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Currency Investing 101, Part 2 of 2

Frank Trotter | December 1, 2015 2 MIN READ

Last month, in part 1 of this series on currency investing basics, we touched on some of the key factors to consider when weighing one foreign currency against another. If you happened to miss it, you can check it out here. Today, we’re turning our attention to the stuff that really gets us excited—the numbers.

Most people understand the basics of investing in stocks: you buy a stock, the price moves up or down, you sell it for either a gain or a loss, and that’s that. Determining a gain or loss from currencies is pretty similar and nearly as simple, but the following example should help to paint an even clearer picture.

INVESTING IN THE BRITISH POUND

Let’s assume the following1

$15,000 U.S.
TOTAL INVESTMENT
$1.50 U.S.
NET PURCHASE PRICE/POUND
10,000 GBP
TOTAL POUNDS PURCHASED
1-YR CD
INVESTMENT PRODUCT

THREE HYPOTHETICAL RESULTS

Here are three performance scenarios of the 1-yr CD. One where the pound weakens against the dollar, one where it stays the same, and one where it strengthens.

TRICKLE DOWN IMPACTS

In addition to adding diversification to a portfolio, currencies can be used as a hedge against cost increases from another country. For example, through the early part of the 2000s, as the value of the euro rose against the U.S. dollar, importers of products from Europe had to pay higher prices in U.S. dollars to purchase the goods. Higher prices that were in turn passed along to consumers.

Let’s say a container full of widgets costs 100,000 euros from the manufacturer. In the early 2000s, the euro traded as low as $0.90 per euro, so the importer would have paid $90K for the container. Later in the decade, the euro was priced at $1.50 U.S. (and higher) per euro, so that same container would have cost $150K. This is a quiet but important increase in cost to the consumer.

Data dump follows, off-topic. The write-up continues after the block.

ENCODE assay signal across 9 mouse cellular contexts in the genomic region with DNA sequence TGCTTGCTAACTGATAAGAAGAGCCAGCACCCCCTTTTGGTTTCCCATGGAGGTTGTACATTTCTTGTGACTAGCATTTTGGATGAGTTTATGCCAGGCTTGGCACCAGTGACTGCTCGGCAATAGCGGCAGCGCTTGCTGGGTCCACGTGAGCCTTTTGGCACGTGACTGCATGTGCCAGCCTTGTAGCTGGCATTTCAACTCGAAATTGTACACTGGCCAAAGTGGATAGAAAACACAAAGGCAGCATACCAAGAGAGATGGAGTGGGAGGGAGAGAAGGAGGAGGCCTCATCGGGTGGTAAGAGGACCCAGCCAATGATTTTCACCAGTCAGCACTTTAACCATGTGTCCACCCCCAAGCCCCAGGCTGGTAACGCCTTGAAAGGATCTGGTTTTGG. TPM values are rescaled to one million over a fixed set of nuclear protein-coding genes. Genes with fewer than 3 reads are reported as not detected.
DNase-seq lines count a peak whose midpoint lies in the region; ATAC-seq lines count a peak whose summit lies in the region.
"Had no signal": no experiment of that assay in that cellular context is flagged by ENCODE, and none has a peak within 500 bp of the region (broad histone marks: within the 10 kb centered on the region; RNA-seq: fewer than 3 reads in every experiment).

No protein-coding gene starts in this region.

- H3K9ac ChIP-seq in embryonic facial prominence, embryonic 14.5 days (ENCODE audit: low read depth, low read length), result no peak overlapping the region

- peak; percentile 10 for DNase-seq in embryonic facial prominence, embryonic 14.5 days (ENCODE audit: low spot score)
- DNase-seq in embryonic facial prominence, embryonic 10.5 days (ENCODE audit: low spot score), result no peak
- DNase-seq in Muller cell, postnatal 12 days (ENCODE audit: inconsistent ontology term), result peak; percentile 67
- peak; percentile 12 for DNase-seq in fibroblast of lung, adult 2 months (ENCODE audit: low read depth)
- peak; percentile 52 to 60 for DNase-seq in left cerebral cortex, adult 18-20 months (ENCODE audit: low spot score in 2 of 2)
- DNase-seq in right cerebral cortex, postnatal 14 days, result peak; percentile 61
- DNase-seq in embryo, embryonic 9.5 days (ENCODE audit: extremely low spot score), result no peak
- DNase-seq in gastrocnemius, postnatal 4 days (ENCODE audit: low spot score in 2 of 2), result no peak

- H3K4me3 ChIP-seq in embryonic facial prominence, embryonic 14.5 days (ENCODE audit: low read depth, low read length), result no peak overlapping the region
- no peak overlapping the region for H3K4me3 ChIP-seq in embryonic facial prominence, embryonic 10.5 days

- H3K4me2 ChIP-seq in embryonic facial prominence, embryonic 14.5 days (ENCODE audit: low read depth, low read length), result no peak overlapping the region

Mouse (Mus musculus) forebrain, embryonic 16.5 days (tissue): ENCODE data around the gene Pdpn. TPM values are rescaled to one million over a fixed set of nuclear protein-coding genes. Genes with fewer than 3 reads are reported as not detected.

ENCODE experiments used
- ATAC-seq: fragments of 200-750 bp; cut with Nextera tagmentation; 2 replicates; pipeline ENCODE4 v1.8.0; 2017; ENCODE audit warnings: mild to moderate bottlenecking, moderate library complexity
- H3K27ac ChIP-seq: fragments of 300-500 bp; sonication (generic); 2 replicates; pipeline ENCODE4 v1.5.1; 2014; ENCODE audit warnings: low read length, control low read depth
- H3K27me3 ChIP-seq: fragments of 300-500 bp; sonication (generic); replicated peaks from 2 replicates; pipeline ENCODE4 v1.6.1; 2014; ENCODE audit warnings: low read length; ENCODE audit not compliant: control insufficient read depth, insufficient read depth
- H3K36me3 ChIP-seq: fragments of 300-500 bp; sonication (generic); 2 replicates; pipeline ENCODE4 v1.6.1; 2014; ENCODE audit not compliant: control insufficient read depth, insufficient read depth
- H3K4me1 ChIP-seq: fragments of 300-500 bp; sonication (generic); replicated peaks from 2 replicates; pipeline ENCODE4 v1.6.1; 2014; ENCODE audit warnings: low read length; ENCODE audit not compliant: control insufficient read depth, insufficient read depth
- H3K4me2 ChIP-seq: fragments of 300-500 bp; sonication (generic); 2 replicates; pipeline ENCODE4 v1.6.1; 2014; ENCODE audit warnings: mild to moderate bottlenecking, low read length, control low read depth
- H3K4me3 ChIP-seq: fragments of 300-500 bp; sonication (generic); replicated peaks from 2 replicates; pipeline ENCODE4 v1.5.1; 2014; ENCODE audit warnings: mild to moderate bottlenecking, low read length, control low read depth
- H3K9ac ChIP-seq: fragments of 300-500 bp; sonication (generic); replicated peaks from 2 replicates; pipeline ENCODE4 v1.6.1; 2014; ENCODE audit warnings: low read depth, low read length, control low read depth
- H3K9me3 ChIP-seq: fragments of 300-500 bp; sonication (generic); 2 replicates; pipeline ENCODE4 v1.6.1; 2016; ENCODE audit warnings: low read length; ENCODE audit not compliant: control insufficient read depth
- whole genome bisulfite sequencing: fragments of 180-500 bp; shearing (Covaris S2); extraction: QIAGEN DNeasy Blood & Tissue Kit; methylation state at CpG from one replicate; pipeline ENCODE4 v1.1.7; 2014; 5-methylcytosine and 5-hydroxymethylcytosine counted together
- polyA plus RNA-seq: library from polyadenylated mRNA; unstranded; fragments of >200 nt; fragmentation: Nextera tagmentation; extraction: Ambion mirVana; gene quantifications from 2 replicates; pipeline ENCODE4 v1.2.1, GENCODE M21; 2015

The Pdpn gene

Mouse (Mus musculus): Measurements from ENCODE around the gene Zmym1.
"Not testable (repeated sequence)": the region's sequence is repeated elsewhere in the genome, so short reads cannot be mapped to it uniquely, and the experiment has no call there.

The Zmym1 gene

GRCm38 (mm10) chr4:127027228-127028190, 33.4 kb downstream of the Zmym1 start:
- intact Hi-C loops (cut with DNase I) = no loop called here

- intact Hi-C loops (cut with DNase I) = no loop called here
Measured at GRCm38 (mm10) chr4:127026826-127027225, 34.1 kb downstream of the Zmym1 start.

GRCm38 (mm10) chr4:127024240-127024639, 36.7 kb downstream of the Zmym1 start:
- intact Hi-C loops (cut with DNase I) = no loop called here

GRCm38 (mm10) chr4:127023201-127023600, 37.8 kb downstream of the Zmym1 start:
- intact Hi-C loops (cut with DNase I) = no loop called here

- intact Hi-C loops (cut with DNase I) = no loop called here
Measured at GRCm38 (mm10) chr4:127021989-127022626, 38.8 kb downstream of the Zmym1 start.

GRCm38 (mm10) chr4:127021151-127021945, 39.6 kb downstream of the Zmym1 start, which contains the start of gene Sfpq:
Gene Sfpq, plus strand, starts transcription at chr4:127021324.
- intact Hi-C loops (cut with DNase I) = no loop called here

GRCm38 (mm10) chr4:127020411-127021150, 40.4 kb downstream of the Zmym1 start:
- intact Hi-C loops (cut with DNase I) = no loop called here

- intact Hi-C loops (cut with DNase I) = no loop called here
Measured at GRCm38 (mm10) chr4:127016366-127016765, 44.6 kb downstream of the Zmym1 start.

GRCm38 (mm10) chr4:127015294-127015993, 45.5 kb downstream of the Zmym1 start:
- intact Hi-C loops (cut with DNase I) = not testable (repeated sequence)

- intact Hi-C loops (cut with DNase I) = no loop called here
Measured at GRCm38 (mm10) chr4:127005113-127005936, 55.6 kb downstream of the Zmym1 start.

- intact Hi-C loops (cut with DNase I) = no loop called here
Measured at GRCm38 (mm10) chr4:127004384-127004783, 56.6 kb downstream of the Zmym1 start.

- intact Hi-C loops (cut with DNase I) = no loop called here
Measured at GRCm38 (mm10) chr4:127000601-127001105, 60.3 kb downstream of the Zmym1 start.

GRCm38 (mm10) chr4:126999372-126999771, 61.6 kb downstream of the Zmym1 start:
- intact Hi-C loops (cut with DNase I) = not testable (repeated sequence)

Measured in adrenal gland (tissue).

Many investors use currencies to hedge against just these types of price impacts. In the scenario above, consider a situation in which an investor had previously invested in the euro. That investor could have utilized this gain on the currency, and their investment, to help offset the price increases incurred domestically on items imported from Europe.

A FEW FINAL WORDS, IN PLAIN ENGLISH

What we’re talking about here is not the same as foreign currency trading, or forex as it’s often called. Forex traders speculate on short-term market moves. It’s risky by nature and often unsuccessful, though some do make it work. With currency investing, we’re striving for a stronger diversification strategy that has the potential to reward us with both monetary returns and a hedging solution.

While this may or may not be the right thing for you, many investors do take advantage of currencies when building their portfolios, and many have been very pleased with the results.

Frank Trotter
Frank Trotter
Executive Vice President, Chairman Global Markets
Frank Trotter
Frank Trotter
Executive Vice President, Chairman Global Markets
Frank has over 35 years of experience in banking and global markets. When not in the office, you might find him speaking on the financial conference circuit, giving an interview on the latest world economic news, or at the nearest ice rink playing pick-up hockey.

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  1. Assumes reader purchases or sells at this value net of all charges. Price, charges, and spread will vary widely by institution or individual buying or selling the currency.